Redshirts by John Scalzi
The new crew members of the Intrepid realize there's something funny going on with away missions: someone always dies, but never any of three bridge officers, one of whom frequently gets severely injured. They meet someone who tells them about the Narrative, and his theory is that there is a TV show out there using their ship as a focus of its plot, like that old show Star Trek.
This is a humorous (though I rarely laughed out loud or did more than quirk my lips in an "I see what you did there") look at the tropes of science fiction TV shows like ST. It is extremely meta, and parts of it dive into philosophy. It's fun--I liked The Box and the officer tracking system--and fairly light-hearted.
The scheme Dahl comes up with to get the Narrative to stop taking over and killing off random people was clever, though I had trouble following the logic of it. That may have been purposeful, because it was extremely convoluted logic based on meta and plot.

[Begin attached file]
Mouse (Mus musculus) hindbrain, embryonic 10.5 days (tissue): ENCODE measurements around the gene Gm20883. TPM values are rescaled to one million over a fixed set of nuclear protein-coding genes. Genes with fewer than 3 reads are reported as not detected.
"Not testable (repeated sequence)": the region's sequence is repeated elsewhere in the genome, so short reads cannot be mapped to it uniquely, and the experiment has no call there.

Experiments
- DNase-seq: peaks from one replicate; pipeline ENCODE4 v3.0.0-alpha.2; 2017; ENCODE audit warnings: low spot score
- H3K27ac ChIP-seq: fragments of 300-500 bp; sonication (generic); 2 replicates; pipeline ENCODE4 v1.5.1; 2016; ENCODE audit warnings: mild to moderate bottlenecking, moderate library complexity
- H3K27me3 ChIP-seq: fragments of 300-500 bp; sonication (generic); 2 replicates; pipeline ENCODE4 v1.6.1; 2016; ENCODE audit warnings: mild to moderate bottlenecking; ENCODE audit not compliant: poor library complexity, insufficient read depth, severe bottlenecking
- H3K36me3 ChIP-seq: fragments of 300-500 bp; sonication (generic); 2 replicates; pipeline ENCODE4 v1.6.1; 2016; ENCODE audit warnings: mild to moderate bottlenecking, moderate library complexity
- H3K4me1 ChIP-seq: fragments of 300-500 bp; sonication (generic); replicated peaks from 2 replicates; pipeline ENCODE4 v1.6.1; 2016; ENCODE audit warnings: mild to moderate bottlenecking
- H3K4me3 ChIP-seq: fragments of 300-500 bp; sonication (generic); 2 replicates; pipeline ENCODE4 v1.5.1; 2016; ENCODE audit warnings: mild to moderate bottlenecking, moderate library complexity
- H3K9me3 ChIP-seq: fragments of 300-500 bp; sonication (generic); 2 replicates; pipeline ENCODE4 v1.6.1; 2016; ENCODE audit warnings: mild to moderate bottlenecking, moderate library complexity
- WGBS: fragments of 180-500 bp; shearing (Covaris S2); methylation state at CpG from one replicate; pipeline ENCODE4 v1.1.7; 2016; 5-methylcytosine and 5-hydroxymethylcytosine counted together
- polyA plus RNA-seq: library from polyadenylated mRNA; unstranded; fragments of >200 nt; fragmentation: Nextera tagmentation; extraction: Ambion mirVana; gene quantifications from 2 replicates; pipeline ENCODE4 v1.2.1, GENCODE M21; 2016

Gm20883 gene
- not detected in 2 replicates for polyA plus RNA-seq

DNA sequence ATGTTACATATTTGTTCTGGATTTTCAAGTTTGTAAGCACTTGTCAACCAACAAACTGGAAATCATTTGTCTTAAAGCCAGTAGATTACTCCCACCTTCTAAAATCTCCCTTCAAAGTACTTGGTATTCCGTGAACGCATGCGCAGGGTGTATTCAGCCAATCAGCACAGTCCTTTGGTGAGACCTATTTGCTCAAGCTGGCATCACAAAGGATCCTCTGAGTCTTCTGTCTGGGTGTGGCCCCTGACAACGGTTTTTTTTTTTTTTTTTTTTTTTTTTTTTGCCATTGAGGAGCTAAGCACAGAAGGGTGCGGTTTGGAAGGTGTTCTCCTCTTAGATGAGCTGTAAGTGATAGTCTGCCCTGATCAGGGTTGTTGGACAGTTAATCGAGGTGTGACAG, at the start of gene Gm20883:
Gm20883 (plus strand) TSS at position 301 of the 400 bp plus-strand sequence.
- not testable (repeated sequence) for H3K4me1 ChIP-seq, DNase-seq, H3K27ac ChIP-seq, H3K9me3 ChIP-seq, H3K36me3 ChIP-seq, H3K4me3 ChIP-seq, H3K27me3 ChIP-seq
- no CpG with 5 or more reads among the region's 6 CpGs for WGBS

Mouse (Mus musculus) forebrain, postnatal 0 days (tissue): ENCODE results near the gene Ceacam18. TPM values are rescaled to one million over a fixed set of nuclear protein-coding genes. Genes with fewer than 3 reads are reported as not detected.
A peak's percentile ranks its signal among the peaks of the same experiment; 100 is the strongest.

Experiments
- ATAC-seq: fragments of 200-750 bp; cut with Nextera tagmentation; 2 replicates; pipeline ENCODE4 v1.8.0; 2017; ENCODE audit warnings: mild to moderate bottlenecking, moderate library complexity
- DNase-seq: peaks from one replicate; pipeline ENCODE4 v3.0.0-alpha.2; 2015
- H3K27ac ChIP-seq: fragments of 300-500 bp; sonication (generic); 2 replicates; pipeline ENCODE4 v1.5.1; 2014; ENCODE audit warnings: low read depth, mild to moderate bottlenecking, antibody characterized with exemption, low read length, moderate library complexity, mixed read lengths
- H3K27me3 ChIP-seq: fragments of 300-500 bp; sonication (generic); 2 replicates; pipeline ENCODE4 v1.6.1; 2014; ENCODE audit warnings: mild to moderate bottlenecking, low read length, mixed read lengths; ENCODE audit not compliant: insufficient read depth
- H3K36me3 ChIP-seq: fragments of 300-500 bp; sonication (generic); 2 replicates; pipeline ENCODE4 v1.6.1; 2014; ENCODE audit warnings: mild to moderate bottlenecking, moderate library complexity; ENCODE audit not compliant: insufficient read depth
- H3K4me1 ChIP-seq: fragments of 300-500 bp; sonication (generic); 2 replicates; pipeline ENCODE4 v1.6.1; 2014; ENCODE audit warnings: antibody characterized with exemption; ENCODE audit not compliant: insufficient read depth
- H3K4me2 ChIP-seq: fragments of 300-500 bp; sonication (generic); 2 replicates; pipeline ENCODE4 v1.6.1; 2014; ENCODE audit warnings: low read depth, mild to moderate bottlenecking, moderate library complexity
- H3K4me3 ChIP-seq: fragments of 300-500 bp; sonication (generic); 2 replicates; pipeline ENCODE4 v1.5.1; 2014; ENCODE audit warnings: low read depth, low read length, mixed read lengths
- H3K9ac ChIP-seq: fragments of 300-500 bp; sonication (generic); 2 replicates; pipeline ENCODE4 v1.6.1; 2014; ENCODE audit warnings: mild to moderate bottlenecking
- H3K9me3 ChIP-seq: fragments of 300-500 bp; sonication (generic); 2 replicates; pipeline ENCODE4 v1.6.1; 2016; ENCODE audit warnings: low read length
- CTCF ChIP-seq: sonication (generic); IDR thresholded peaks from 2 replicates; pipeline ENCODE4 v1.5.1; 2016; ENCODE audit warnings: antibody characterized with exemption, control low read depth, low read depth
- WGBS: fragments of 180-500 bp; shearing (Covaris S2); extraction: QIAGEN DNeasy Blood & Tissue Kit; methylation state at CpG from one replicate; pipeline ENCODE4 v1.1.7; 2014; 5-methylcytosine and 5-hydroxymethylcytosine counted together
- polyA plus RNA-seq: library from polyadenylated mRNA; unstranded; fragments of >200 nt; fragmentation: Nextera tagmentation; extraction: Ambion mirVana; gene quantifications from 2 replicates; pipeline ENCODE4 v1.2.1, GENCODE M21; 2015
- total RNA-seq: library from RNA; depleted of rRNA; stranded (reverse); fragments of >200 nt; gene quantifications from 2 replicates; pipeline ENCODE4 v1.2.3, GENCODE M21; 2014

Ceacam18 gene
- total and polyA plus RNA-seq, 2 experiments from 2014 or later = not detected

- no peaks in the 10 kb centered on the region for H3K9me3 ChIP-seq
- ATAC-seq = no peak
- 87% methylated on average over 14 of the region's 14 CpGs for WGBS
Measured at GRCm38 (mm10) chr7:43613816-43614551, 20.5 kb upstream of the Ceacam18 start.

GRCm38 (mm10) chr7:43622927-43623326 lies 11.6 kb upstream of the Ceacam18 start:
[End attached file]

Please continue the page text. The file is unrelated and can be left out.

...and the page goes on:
Scalzi also uses the tale to criticize lazy writing, like killing a crew member simply to increase dramatic tension or "raise the stakes." This is explicitly addressed in the first coda. Like, "I have been a lazy writer all this time." Very explicit, very meta.
I was only sort of the intended audience for this book. I've seen a lot of Star Trek episodes, mostly TNG, but I've never really been a fan, and I don't watch a lot of TV. (Though I watch anime a lot, and they also have some of the same lazy writing problems.) I caught a lot of the jokes, but probably not all of them. I recognized many or most of the tropes he was poking at.
I enjoyed it on the whole, but I think someone who is more of a Star Trek fan than I would enjoy it more.